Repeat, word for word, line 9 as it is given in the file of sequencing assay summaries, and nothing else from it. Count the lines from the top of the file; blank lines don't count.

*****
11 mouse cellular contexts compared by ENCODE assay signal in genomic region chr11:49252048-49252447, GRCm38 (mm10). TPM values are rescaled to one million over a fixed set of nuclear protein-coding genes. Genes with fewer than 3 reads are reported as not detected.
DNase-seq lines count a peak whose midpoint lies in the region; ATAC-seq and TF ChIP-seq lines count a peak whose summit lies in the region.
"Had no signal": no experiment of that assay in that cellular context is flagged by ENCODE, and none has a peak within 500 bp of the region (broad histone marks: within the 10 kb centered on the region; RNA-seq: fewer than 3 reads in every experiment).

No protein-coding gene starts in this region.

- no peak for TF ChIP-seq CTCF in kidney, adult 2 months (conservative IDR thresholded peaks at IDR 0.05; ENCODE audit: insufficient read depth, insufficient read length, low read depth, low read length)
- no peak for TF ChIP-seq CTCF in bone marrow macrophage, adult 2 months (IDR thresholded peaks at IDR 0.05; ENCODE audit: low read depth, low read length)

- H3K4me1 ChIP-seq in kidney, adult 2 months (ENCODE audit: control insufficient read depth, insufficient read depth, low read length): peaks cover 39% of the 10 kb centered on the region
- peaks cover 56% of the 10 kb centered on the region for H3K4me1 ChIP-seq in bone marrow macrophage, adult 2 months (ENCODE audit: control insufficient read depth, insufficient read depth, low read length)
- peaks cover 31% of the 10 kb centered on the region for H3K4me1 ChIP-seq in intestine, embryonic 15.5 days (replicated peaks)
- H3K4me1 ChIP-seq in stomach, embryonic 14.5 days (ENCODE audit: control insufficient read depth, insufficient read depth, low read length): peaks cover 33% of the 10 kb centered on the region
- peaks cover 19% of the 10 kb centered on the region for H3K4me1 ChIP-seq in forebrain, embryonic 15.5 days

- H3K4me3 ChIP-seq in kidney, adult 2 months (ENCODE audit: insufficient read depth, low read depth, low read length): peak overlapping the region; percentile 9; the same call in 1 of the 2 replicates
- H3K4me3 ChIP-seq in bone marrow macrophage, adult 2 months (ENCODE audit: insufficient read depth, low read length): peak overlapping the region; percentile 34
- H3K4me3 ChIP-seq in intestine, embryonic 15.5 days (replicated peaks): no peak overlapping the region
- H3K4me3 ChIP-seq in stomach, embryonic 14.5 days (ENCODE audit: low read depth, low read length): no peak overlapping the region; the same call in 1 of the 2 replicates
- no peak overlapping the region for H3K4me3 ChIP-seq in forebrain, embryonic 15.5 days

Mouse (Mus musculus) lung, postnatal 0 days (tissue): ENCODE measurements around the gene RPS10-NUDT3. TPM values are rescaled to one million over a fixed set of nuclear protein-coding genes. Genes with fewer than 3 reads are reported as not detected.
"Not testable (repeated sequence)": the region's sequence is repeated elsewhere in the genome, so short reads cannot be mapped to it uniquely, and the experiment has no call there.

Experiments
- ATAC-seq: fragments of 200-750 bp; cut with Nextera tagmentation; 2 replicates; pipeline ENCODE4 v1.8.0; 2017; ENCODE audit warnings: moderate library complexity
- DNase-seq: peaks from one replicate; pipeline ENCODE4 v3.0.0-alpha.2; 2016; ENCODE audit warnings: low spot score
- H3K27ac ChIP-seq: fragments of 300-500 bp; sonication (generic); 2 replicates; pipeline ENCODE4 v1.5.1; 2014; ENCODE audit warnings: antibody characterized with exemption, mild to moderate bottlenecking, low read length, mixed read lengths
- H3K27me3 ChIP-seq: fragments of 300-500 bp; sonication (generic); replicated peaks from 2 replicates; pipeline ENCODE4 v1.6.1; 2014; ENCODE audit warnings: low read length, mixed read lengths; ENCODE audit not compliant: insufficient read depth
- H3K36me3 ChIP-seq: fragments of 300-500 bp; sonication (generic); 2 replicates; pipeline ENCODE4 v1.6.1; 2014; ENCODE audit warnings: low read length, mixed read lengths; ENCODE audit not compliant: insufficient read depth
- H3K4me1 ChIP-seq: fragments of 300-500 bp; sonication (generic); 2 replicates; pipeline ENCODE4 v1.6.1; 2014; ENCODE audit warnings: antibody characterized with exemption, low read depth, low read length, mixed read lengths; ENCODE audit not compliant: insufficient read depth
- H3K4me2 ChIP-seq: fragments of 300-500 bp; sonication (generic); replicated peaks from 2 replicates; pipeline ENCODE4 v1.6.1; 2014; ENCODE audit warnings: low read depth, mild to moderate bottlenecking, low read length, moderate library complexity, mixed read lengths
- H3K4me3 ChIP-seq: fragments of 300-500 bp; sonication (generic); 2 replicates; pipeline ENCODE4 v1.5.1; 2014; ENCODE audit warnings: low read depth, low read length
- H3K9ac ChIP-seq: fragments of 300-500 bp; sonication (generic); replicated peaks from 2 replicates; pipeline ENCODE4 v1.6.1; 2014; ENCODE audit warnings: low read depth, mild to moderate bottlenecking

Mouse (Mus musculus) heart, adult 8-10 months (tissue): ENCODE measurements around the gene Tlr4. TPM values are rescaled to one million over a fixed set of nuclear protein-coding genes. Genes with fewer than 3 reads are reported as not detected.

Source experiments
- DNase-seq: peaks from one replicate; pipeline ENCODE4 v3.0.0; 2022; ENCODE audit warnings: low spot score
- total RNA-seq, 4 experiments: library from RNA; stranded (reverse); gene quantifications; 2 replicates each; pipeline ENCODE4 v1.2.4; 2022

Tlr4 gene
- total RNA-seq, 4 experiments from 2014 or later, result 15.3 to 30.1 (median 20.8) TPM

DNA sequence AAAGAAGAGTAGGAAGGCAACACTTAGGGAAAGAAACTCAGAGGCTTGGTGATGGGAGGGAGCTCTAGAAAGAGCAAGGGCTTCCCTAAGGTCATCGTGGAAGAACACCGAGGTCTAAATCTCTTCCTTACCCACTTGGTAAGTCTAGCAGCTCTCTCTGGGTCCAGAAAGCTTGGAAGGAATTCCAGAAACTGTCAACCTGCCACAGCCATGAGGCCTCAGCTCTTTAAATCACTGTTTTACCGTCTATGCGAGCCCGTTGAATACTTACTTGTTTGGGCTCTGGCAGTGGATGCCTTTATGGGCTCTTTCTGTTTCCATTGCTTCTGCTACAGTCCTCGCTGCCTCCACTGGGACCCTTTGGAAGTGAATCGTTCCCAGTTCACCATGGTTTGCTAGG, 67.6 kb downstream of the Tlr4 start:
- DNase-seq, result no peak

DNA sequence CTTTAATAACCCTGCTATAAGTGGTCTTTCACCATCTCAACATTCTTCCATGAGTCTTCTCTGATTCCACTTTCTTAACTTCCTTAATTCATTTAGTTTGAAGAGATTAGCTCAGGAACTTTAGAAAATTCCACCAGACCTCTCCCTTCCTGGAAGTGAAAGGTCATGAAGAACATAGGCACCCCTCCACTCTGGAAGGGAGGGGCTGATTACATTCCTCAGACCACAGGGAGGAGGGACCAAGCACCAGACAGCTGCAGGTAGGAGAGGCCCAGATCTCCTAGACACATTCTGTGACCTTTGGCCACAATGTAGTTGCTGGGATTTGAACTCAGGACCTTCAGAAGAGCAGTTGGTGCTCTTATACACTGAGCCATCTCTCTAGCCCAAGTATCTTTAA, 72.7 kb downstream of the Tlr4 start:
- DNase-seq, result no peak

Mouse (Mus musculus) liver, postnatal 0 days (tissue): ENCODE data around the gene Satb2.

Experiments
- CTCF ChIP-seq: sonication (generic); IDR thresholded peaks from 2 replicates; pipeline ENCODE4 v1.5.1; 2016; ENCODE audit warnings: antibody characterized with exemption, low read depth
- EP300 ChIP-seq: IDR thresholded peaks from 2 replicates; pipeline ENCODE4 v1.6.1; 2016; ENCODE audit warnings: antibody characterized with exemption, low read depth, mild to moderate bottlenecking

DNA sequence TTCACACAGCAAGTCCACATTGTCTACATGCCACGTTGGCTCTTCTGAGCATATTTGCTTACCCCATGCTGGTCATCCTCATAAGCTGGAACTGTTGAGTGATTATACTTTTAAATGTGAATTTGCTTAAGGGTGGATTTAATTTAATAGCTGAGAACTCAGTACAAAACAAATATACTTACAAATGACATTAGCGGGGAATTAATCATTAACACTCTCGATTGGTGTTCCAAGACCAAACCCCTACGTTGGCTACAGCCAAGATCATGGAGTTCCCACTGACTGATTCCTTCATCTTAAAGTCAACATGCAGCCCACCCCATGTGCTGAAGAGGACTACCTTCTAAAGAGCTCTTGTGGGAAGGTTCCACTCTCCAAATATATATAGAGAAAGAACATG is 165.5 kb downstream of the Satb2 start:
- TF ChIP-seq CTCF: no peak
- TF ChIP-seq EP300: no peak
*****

- peaks cover 31% of the 10 kb centered on the region for H3K4me1 ChIP-seq in intestine, embryonic 15.5 days (replicated peaks)